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Lenders

Former Live Well CEO seeks to avoid prison time as sentencing looms

Judge Ronnie Abrams is scheduled to sentence the former Live Well CEO over a bond fraud scheme

Sentencing for Michael Hild, the former Live Well CEO, is now scheduled for January 27, and lawyers for Hild and the U.S. government are making their cases for what each believes to be the appropriate sentence.

Hild is asking the judge for a sentence of probation, while the government is pushing for 15 years in prison.

In a letter submitted to Judge Abrams by Hild’s attorney, the defense contends that Hild’s history and personal characteristics “weigh heavily in favor of leniency.” There is no need for specific deterrence, the letter states, as Hild and his wife “have dedicated themselves to revitalizing the local environment and economy” and aimed to “revitalize” housing and atmosphere in Richmond.

In addition to the letter from Hild’s attorney, there are various letters from family members and friends attesting to Hild’s character. The letter compares this case to others argued in the Southern District Court of New York. Portions of a 2016 interview with HousingWire appear in the letter.

“To the extent sentences of three or four years were appropriate in these cases, a sentence of probation, or alternatively, a sentence of imprisonment shorter than the low end of the Shadow Guidelines range (37 months) would be a fair and just sentence for Michael,” the letter states.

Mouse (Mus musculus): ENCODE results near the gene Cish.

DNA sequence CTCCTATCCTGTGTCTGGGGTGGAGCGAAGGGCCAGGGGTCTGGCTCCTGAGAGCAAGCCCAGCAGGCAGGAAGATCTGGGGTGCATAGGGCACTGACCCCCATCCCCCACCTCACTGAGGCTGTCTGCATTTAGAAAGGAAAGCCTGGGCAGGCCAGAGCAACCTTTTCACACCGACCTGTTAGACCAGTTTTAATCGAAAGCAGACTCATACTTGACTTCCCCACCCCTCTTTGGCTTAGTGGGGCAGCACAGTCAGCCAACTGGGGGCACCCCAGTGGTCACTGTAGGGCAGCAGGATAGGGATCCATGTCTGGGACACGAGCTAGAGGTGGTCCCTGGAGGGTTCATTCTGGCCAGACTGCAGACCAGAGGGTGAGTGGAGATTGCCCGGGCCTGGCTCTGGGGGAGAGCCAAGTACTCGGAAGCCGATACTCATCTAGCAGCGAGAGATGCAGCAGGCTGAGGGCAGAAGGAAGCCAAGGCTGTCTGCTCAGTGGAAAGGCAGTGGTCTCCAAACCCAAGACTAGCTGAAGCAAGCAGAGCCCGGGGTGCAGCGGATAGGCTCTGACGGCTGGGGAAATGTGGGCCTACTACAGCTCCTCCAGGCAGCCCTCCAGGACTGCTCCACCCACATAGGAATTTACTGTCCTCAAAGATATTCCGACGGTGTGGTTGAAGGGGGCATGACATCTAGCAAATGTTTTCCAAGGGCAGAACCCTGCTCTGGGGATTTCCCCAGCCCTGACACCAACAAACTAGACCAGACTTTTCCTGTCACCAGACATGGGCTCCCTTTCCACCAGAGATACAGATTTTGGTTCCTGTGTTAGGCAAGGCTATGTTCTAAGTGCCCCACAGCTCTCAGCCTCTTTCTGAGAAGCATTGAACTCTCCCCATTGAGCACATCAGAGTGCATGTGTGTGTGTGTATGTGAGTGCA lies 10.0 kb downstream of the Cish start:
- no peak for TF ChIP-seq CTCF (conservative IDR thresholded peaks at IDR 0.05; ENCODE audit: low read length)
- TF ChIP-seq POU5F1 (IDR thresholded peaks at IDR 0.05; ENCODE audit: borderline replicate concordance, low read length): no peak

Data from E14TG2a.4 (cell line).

Prosecutors, on the other hand, are seeking a far stricter sentence for Hild — though it is well below the standard guidelines for sentencing in the case.

“The Government agrees that a guidelines sentence of [26 to 34 years] is unwarranted and does not ask for such a sentence,” the letter to the judge from the prosecution states. “But given the serious nature of the defendant’s criminal conduct and the need for deterrence, to promote respect for the law, and for just punishment, the Government believes that a substantial sentence of incarceration like the sentence of [15 years’] imprisonment recommended by the Probation Office is necessary and appropriate to achieve the goals of sentencing.”

The government also states in its letter that Hild showed a lack of remorse for the situation and committed perjury during his testimony.

According to the federal prosecutors, “Hild personally derived over $20 million dollars in criminal profits from his scheme, and he obstructed justice by lying extensively to the jury while under oath from the witness stand. His egregious misconduct and lies warrant a significant sentence.”

Hild was found guilty in April 2021 of playing a role in a scheme that artificially inflated the value of Live Well Financial’s bonds. Hild has attempted to either have the verdict overturned or to commence a new trial following the judgment in the case, but Judge Abrams rejected those requests last month, paving the way for sentencing to take place.

Sentencing will take place on January 27.